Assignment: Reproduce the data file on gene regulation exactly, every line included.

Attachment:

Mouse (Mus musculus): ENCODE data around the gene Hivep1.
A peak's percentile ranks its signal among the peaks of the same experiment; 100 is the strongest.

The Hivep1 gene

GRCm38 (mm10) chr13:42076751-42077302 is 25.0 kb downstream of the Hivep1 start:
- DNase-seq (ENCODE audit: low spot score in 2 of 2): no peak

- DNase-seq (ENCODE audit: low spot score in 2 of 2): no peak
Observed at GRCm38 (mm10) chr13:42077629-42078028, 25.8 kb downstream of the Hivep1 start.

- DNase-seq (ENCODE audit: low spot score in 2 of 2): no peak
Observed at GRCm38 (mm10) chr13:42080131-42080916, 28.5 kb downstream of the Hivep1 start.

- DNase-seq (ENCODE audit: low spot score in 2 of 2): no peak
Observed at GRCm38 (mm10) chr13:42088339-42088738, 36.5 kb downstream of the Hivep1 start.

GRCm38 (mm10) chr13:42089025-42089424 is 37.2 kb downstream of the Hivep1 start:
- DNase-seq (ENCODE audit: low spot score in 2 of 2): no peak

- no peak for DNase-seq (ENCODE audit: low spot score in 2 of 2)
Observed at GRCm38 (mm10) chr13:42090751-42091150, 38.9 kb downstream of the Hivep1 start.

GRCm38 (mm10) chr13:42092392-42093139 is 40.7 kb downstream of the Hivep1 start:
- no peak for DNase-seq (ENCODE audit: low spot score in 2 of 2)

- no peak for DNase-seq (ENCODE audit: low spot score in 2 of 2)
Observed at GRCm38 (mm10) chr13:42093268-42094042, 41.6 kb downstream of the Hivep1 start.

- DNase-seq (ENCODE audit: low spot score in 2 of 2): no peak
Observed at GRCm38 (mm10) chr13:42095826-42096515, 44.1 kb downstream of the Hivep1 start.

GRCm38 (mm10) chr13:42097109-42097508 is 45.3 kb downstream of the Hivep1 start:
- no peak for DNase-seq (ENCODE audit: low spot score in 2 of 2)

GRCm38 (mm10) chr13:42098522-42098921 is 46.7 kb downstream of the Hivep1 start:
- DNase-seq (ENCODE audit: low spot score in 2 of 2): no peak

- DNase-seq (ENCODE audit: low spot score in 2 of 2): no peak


Mouse (Mus musculus): ENCODE data around the gene Hivep1.
A peak's percentile ranks its signal among the peaks of the same experiment; 100 is the strongest.

The Hivep1 gene

GRCm38 (mm10) chr13:42076751-42077302 is 25.0 kb downstream of the Hivep1 start:
- DNase-seq (ENCODE audit: low spot score in 2 of 2): no peak

- DNase-seq (ENCODE audit: low spot score in 2 of 2): no peak
Observed at GRCm38 (mm10) chr13:42077629-42078028, 25.8 kb downstream of the Hivep1 start.

- DNase-seq (ENCODE audit: low spot score in 2 of 2): no peak
Observed at GRCm38 (mm10) chr13:42080131-42080916, 28.5 kb downstream of the Hivep1 start.

- DNase-seq (ENCODE audit: low spot score in 2 of 2): no peak
Observed at GRCm38 (mm10) chr13:42088339-42088738, 36.5 kb downstream of the Hivep1 start.

GRCm38 (mm10) chr13:42089025-42089424 is 37.2 kb downstream of the Hivep1 start:
- DNase-seq (ENCODE audit: low spot score in 2 of 2): no peak

- no peak for DNase-seq (ENCODE audit: low spot score in 2 of 2)
Observed at GRCm38 (mm10) chr13:42090751-42091150, 38.9 kb downstream of the Hivep1 start.

GRCm38 (mm10) chr13:42092392-42093139 is 40.7 kb downstream of the Hivep1 start:
- no peak for DNase-seq (ENCODE audit: low spot score in 2 of 2)

- no peak for DNase-seq (ENCODE audit: low spot score in 2 of 2)
Observed at GRCm38 (mm10) chr13:42093268-42094042, 41.6 kb downstream of the Hivep1 start.

- DNase-seq (ENCODE audit: low spot score in 2 of 2): no peak
Observed at GRCm38 (mm10) chr13:42095826-42096515, 44.1 kb downstream of the Hivep1 start.

GRCm38 (mm10) chr13:42097109-42097508 is 45.3 kb downstream of the Hivep1 start:
- no peak for DNase-seq (ENCODE audit: low spot score in 2 of 2)

GRCm38 (mm10) chr13:42098522-42098921 is 46.7 kb downstream of the Hivep1 start:
- DNase-seq (ENCODE audit: low spot score in 2 of 2): no peak

- DNase-seq (ENCODE audit: low spot score in 2 of 2): no peak